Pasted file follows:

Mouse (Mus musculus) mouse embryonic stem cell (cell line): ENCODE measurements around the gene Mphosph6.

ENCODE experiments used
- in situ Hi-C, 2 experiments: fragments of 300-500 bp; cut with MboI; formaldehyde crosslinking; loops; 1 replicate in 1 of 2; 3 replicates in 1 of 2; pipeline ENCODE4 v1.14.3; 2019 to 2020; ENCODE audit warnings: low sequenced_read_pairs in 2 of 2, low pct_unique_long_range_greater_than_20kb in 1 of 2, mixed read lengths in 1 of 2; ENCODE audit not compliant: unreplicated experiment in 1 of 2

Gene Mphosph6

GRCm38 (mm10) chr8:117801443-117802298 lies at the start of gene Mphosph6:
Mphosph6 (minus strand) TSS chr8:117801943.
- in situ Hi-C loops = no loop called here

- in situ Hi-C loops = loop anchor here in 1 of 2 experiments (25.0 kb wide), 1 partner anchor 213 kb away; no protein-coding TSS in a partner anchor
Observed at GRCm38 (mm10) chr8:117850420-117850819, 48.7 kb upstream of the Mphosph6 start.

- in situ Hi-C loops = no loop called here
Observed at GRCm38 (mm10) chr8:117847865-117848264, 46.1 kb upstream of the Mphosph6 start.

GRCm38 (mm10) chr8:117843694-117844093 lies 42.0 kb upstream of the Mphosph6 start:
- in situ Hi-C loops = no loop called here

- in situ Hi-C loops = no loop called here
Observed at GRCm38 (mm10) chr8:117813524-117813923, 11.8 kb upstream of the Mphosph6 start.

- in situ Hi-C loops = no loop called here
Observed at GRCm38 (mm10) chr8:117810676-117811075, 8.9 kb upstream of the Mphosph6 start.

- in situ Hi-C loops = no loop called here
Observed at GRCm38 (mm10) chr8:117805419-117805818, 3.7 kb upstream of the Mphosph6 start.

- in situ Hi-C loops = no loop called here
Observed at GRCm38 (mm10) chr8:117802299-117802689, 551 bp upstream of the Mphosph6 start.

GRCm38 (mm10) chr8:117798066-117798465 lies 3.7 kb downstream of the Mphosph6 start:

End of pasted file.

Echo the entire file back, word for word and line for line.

Mouse (Mus musculus) mouse embryonic stem cell (cell line): ENCODE measurements around the gene Mphosph6.

ENCODE experiments used
- in situ Hi-C, 2 experiments: fragments of 300-500 bp; cut with MboI; formaldehyde crosslinking; loops; 1 replicate in 1 of 2; 3 replicates in 1 of 2; pipeline ENCODE4 v1.14.3; 2019 to 2020; ENCODE audit warnings: low sequenced_read_pairs in 2 of 2, low pct_unique_long_range_greater_than_20kb in 1 of 2, mixed read lengths in 1 of 2; ENCODE audit not compliant: unreplicated experiment in 1 of 2

Gene Mphosph6

GRCm38 (mm10) chr8:117801443-117802298 lies at the start of gene Mphosph6:
Mphosph6 (minus strand) TSS chr8:117801943.
- in situ Hi-C loops = no loop called here

- in situ Hi-C loops = loop anchor here in 1 of 2 experiments (25.0 kb wide), 1 partner anchor 213 kb away; no protein-coding TSS in a partner anchor
Observed at GRCm38 (mm10) chr8:117850420-117850819, 48.7 kb upstream of the Mphosph6 start.

- in situ Hi-C loops = no loop called here
Observed at GRCm38 (mm10) chr8:117847865-117848264, 46.1 kb upstream of the Mphosph6 start.

GRCm38 (mm10) chr8:117843694-117844093 lies 42.0 kb upstream of the Mphosph6 start:
- in situ Hi-C loops = no loop called here

- in situ Hi-C loops = no loop called here
Observed at GRCm38 (mm10) chr8:117813524-117813923, 11.8 kb upstream of the Mphosph6 start.

- in situ Hi-C loops = no loop called here
Observed at GRCm38 (mm10) chr8:117810676-117811075, 8.9 kb upstream of the Mphosph6 start.

- in situ Hi-C loops = no loop called here
Observed at GRCm38 (mm10) chr8:117805419-117805818, 3.7 kb upstream of the Mphosph6 start.

- in situ Hi-C loops = no loop called here
Observed at GRCm38 (mm10) chr8:117802299-117802689, 551 bp upstream of the Mphosph6 start.

GRCm38 (mm10) chr8:117798066-117798465 lies 3.7 kb downstream of the Mphosph6 start: